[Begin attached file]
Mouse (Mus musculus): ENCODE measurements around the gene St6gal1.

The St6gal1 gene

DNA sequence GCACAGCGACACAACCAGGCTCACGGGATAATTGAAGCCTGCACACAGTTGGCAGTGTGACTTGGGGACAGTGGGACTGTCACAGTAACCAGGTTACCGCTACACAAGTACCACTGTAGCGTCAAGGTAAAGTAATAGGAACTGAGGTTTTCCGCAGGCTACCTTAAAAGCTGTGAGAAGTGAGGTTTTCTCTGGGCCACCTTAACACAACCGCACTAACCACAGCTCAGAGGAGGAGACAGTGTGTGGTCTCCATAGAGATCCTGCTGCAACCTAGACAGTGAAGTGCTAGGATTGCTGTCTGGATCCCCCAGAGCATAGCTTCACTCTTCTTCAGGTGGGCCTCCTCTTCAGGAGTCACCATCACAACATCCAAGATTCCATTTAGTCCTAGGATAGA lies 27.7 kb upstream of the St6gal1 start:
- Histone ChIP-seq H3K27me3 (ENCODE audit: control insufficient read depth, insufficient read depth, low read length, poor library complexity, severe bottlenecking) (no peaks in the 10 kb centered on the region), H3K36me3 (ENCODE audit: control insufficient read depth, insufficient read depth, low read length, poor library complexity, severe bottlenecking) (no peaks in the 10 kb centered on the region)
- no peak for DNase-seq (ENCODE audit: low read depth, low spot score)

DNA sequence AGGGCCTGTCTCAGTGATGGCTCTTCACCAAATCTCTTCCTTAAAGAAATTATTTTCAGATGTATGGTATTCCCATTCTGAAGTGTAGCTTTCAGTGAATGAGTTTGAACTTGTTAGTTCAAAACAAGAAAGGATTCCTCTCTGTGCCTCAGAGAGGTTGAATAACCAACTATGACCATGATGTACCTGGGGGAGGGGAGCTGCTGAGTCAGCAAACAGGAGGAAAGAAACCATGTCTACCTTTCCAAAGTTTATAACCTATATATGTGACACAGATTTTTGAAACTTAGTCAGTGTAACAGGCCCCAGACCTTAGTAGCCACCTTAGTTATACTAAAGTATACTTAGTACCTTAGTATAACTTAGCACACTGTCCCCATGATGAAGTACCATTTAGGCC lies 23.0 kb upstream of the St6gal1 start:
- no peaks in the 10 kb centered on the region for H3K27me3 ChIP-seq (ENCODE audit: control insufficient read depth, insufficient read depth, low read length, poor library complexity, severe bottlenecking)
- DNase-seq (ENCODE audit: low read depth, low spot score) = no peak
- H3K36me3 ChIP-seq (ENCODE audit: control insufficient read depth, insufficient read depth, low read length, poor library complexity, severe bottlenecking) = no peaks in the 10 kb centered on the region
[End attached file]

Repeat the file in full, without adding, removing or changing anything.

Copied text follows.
Mouse (Mus musculus): ENCODE measurements around the gene St6gal1.

The St6gal1 gene

DNA sequence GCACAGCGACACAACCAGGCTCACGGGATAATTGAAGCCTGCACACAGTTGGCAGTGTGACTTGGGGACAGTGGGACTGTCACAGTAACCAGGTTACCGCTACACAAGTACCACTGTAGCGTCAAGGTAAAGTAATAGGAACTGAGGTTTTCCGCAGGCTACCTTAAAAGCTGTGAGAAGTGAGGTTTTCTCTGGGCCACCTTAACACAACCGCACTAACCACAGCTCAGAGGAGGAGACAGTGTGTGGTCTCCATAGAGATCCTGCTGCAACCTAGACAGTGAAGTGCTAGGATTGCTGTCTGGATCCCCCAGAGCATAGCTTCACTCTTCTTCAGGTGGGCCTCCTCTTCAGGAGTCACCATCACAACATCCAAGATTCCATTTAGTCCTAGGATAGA lies 27.7 kb upstream of the St6gal1 start:
- Histone ChIP-seq H3K27me3 (ENCODE audit: control insufficient read depth, insufficient read depth, low read length, poor library complexity, severe bottlenecking) (no peaks in the 10 kb centered on the region), H3K36me3 (ENCODE audit: control insufficient read depth, insufficient read depth, low read length, poor library complexity, severe bottlenecking) (no peaks in the 10 kb centered on the region)
- no peak for DNase-seq (ENCODE audit: low read depth, low spot score)

DNA sequence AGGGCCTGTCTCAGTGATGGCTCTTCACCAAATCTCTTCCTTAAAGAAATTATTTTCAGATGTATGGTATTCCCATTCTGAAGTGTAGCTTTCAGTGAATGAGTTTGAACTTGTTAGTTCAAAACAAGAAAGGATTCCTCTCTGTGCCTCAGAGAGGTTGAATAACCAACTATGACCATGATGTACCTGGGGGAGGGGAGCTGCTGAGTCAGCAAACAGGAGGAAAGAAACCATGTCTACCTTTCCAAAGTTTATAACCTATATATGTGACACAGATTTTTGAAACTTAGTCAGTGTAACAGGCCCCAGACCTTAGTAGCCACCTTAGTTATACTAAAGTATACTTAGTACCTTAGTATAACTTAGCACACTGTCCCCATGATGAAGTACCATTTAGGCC lies 23.0 kb upstream of the St6gal1 start:
- no peaks in the 10 kb centered on the region for H3K27me3 ChIP-seq (ENCODE audit: control insufficient read depth, insufficient read depth, low read length, poor library complexity, severe bottlenecking)
- DNase-seq (ENCODE audit: low read depth, low spot score) = no peak
- H3K36me3 ChIP-seq (ENCODE audit: control insufficient read depth, insufficient read depth, low read length, poor library complexity, severe bottlenecking) = no peaks in the 10 kb centered on the region